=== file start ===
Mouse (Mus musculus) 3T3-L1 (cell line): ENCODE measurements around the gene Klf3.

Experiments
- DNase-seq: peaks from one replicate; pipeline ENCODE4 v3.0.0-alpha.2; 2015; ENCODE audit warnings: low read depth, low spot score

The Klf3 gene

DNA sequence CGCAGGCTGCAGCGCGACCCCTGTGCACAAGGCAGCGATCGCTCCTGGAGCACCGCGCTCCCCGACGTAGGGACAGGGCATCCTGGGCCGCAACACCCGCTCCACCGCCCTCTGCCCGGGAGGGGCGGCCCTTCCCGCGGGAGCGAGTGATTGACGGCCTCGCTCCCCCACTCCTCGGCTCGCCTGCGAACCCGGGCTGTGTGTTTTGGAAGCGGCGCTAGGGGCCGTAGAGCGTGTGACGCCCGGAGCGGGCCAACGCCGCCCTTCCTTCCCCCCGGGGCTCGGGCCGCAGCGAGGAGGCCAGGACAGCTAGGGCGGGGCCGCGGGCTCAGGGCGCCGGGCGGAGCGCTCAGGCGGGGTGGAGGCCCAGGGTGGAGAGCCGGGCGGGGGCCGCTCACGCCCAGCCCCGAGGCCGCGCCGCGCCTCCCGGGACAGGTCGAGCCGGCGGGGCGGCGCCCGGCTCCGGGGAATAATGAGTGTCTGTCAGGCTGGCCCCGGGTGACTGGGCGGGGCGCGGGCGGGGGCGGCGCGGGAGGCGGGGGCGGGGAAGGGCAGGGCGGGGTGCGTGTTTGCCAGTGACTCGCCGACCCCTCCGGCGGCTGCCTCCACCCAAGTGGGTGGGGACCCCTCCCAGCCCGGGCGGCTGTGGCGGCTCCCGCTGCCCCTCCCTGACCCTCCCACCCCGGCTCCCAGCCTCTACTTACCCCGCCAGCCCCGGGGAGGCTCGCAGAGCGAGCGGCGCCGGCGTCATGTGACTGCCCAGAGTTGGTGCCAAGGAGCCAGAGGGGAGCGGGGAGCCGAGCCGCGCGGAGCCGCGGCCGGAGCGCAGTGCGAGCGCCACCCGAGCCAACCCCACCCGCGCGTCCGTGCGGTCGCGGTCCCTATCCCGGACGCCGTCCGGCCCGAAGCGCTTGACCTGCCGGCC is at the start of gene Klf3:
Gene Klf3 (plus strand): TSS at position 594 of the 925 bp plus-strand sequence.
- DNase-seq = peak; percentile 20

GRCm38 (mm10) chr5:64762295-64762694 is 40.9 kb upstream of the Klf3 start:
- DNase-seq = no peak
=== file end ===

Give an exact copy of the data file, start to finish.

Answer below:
Mouse (Mus musculus) 3T3-L1 (cell line): ENCODE measurements around the gene Klf3.

Experiments
- DNase-seq: peaks from one replicate; pipeline ENCODE4 v3.0.0-alpha.2; 2015; ENCODE audit warnings: low read depth, low spot score

The Klf3 gene

DNA sequence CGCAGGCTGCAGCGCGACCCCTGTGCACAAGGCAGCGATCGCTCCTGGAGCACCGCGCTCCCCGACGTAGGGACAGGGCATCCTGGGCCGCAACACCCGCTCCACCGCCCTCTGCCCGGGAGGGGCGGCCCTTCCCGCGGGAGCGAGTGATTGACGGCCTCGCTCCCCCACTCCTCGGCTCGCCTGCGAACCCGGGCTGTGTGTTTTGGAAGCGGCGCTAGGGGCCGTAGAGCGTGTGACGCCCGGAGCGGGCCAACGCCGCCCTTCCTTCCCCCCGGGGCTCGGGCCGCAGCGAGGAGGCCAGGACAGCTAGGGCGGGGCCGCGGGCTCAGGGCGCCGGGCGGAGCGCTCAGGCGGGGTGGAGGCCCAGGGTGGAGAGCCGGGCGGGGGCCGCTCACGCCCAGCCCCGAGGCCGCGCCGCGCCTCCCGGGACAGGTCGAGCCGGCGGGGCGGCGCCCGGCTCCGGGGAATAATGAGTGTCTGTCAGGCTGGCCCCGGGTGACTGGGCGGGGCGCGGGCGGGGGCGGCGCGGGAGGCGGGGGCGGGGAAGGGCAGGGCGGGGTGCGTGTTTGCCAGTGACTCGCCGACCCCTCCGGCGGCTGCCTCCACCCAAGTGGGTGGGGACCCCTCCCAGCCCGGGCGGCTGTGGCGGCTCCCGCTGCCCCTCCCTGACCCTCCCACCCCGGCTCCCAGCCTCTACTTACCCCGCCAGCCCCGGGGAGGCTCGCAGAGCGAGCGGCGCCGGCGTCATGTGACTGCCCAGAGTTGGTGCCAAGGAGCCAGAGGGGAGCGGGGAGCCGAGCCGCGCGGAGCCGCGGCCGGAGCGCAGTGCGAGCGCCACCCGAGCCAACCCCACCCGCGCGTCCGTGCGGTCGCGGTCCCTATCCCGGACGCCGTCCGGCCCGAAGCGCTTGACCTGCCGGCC is at the start of gene Klf3:
Gene Klf3 (plus strand): TSS at position 594 of the 925 bp plus-strand sequence.
- DNase-seq = peak; percentile 20

GRCm38 (mm10) chr5:64762295-64762694 is 40.9 kb upstream of the Klf3 start:
- DNase-seq = no peak